The Stats Department reports the estimated resident population of New Zealand was 4.09 million at
Of these, lets say 200,000 are in school or courses of study, so we’re down to 2.5 million, and of these 260,000 or so are self-employed, 1.8 million or so are working for wages, and a lucky 170,000 are living off their investments.
Some people are doing all three, and all power to them for that.
So let’s say we’ve got 2 mill feeding the coffers of Cullen. Of these over 800,000 are receiving government money directly, so they’re out.
Down to 1.2 million.
Now, the ranks of the self-employed include consultants working for all manner of government departments both central and local, and we've also got self-employed planners, arborists, quality assurance blowhards and the Directors of the Pipi Foundation. All are making a living by sucking off the state tit. Let’s say fully a third of self-employed people make their living this way, and each has a 'support team' working for them of at least three or four. That’s 300,000 on the take.
Down to 900,000.
What do lawyers do all day? Take Chen and Palmer for example: would there be a reason for their existence if they couldn’t go up the road and put their tongue in the ear of Government fairly frequently?
What about the other large law factories that infest our city restaurants and bars? Would the law factories exist in such size and numbers if the government’s legislation factory were called to a halt? I think not. And if tax laws were radically simpler, as they were maybe seventy years ago before the birth of the Welfare State, would we need so many accountants?
Neither lawyers nor accountants work for government directly, but they wouldn't exist in such quantities without Big Government's blandishments. For the most part they're parasites, and their costs come out of our pockets. So deduct another 200,000, because their shiny suits seem to be everywhere -- and what's worse, some of these people are this country's best and brightest, their efforts being expended not on producing wealth but instead on making it impossible for others to do so.
So we're left with how many then? 700,000? Does that seem about right?
700,000 hardy souls braving red tape, OSH, assorted government inspectorates and regulatory agencies and the tyranny of distance if they're an exporter and a small domestic market if they're not; braving all this just so they can earn a living and carry the rest of us on their backs. And from these few brave souls Michael Cullen reaps $60 billion per annum.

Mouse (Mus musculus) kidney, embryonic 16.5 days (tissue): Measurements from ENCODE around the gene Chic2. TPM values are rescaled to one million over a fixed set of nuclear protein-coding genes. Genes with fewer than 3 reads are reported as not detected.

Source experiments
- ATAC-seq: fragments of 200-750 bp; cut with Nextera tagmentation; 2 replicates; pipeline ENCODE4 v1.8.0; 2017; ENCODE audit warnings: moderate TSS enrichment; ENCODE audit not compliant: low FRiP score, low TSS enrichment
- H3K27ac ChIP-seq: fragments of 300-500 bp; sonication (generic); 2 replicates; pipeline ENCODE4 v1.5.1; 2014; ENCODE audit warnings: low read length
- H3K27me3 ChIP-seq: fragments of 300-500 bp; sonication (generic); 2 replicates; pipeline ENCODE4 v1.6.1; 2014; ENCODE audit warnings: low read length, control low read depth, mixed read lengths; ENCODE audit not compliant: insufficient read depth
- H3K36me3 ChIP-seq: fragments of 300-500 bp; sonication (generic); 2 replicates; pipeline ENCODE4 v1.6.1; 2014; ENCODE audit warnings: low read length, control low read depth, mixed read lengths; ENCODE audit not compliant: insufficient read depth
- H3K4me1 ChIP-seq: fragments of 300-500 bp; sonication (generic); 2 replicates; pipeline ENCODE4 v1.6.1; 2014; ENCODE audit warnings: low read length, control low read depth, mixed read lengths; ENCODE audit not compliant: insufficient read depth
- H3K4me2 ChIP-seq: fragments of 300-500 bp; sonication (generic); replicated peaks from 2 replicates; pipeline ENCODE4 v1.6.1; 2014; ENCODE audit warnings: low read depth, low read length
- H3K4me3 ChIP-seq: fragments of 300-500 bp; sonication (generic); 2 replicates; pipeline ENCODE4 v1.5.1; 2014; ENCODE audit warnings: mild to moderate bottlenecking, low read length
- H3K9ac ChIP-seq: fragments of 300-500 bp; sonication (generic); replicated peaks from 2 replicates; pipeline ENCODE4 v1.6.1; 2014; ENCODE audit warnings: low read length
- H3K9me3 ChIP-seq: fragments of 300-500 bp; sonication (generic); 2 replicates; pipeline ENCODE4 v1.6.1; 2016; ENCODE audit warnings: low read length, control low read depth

Do the sums. What those 700,000 are each paying to carry us is not pretty. And they've just been asked to pay $4.2 billion more.
The Cullen budget promises increases in theft to pay for election bribes ...
"New budget initiatives will cost the government $2 billion in the coming financial year, rising to $2.7 billion in 2008-09. In addition, the budget commits a further $1.3 billion in new capital spending, bringing the total over the forecast period to $4.2 billion ..."
New budget initiatives will cost the taxpayer $2 billion in the coming financial year alone. Total new theft required to pay for new bribes is forecast to be $4.2 billion over the forecast period, so we're really going to have to send the boys around ...
Do you remember David Lange once saying that taxation is like trying to pluck a goose so as to get the maximum amount of feathers with the minimum amount of hissing. Cullen must take us for bloody quiet geese.
Not PC asks whether the proponents of the RMA will "be just as happy with the RMA when also closes down proposals for electricity generation by wind turbine?"NRT answers 'yes' to this question, because he says,
Opposition to the RMA is generally founded on a denial of existing rights - or rather, as it tends to be linked to the idea of dealing with all problems via the courts, a denial of rights to those that cannot afford lawyers (rich NIMBYs, however, get to keep right on going). This is yet another example of the difference between their stunted version of freedom and that promoted by the left. Mechanisms to protect rights must be available to all, regardless of means. We do this to protect other rights - we provide police and public prosecutors to ensure that justice for crimes against persons is available to all, not just those able to afford it - and the same principle applies here.
Let me just say quickly that NRT has misunderstood the nature of my objections to the RMA. It is far from "a denial of rights to those that cannot afford lawyers." Very far from it.
I agree that inexpensive access to justice is a basic need -- 'justice not afforded is justice denied' you might say -- and the record of the common law is excellent on this score. Not so the RMA however; as litigants in RMA fixtures can attest RMA legal expenses are far from cheap, and getting that fixture can take some time, and the result full of uncertainty. I'll say more later on today on NRT's comments and those of his readers, but in the meantime let me point you to my answers to some recently voiced objections to the common law protection of rights here on NRT's blog, and here on my own, and here is some more detailed arguments with links here.
Rest assured that I will answer the objections raised at NRT's blog either later this afternoon or evening. Feel free to ask more questions (or answers) here as well.